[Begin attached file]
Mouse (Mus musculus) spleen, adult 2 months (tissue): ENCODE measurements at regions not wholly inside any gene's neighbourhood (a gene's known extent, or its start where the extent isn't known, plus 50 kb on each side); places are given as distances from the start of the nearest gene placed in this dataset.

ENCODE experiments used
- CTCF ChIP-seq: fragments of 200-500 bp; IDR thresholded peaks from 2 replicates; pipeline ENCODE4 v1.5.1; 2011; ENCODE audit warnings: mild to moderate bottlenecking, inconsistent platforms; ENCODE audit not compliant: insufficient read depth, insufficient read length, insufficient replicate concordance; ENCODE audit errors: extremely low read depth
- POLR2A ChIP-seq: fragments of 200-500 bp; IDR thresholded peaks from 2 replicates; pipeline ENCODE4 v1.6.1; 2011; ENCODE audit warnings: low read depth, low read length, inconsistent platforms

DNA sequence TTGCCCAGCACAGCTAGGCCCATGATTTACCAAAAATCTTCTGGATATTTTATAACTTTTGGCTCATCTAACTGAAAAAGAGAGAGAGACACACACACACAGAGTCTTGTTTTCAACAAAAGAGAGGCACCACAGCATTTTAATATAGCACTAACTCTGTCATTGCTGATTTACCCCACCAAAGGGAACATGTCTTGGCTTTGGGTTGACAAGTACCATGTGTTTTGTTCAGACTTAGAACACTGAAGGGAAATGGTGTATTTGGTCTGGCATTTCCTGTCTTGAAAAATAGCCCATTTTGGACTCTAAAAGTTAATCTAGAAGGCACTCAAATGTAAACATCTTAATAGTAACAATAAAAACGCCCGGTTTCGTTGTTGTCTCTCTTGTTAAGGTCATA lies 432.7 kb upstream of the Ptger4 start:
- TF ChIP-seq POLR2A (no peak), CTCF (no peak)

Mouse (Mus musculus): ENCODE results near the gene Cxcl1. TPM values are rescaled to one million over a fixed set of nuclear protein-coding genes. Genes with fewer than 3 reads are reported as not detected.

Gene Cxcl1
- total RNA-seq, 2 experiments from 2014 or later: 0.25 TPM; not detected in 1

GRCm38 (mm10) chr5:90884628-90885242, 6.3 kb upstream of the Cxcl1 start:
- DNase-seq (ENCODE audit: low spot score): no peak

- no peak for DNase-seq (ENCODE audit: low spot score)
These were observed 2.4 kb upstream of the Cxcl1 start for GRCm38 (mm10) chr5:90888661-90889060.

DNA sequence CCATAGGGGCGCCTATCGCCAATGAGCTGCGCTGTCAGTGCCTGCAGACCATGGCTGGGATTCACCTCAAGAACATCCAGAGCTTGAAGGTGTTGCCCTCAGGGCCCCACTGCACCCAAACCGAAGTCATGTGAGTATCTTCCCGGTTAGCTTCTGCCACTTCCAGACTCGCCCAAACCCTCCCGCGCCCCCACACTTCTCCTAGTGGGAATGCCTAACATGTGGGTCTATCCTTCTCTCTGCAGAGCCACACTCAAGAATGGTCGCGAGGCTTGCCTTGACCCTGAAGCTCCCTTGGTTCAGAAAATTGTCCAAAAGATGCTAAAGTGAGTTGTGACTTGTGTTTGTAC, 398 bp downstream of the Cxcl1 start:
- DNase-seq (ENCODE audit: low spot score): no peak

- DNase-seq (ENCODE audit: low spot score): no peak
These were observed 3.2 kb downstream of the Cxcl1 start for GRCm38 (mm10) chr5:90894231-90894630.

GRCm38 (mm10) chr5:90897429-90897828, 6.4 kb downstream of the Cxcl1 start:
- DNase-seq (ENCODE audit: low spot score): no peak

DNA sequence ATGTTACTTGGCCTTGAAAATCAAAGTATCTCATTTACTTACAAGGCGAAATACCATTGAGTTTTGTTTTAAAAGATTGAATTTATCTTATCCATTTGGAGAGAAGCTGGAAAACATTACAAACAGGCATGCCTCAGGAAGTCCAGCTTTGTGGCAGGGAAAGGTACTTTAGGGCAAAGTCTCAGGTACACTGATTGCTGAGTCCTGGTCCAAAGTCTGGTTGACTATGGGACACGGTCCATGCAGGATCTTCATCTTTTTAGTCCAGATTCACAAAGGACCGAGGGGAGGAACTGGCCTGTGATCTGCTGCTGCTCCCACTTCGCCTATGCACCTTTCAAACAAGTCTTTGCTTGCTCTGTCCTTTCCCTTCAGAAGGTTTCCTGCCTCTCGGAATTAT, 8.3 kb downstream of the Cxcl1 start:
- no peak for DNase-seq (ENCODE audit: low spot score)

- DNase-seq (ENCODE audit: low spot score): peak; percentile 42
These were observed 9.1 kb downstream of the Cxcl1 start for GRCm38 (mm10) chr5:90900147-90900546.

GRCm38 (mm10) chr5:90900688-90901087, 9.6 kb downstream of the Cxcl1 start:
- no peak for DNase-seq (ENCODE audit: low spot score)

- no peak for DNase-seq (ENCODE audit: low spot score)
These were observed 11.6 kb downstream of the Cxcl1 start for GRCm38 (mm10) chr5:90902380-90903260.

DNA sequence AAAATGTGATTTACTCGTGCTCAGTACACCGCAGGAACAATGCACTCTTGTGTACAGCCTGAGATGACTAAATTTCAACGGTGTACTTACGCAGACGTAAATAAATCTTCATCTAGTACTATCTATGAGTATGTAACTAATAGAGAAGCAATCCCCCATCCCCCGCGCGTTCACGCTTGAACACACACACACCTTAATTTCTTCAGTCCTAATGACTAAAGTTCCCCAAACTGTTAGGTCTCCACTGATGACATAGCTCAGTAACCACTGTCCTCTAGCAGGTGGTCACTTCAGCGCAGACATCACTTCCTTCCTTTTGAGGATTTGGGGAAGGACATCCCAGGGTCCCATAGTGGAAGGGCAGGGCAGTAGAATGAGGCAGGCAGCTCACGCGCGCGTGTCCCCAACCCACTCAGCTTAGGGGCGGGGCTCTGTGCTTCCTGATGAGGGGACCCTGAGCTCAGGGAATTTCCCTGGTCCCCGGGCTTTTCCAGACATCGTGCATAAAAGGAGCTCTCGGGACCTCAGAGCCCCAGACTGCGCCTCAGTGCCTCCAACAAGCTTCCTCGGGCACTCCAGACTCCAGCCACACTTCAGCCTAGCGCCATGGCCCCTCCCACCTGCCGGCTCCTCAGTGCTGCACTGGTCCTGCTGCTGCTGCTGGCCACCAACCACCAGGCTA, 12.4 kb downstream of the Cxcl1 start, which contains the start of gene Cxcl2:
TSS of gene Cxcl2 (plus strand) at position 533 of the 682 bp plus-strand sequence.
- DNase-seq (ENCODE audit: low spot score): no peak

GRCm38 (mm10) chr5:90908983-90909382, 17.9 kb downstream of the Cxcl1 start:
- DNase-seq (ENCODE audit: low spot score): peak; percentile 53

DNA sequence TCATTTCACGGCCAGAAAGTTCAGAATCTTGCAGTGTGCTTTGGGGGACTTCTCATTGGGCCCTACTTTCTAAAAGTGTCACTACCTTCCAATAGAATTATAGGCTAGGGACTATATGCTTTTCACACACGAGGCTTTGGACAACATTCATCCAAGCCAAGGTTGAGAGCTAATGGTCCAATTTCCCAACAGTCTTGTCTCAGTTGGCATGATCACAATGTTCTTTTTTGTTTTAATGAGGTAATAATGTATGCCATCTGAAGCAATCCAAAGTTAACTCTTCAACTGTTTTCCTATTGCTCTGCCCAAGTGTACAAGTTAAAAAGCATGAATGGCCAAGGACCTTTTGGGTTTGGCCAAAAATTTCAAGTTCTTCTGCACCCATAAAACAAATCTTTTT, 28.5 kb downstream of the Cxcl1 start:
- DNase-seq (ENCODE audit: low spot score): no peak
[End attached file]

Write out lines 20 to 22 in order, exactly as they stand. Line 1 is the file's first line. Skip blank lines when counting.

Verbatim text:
DNA sequence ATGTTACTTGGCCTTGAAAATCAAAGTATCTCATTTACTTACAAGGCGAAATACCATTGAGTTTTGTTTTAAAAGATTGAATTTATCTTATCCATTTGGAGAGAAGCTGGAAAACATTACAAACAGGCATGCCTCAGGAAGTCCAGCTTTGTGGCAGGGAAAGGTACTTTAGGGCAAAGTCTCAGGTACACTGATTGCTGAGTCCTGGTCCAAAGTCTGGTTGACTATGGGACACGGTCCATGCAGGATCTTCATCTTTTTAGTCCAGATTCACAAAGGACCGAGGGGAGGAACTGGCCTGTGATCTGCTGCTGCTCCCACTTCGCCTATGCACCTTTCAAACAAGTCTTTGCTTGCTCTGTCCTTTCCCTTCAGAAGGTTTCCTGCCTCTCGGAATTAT, 8.3 kb downstream of the Cxcl1 start:
- no peak for DNase-seq (ENCODE audit: low spot score)

- DNase-seq (ENCODE audit: low spot score): peak; percentile 42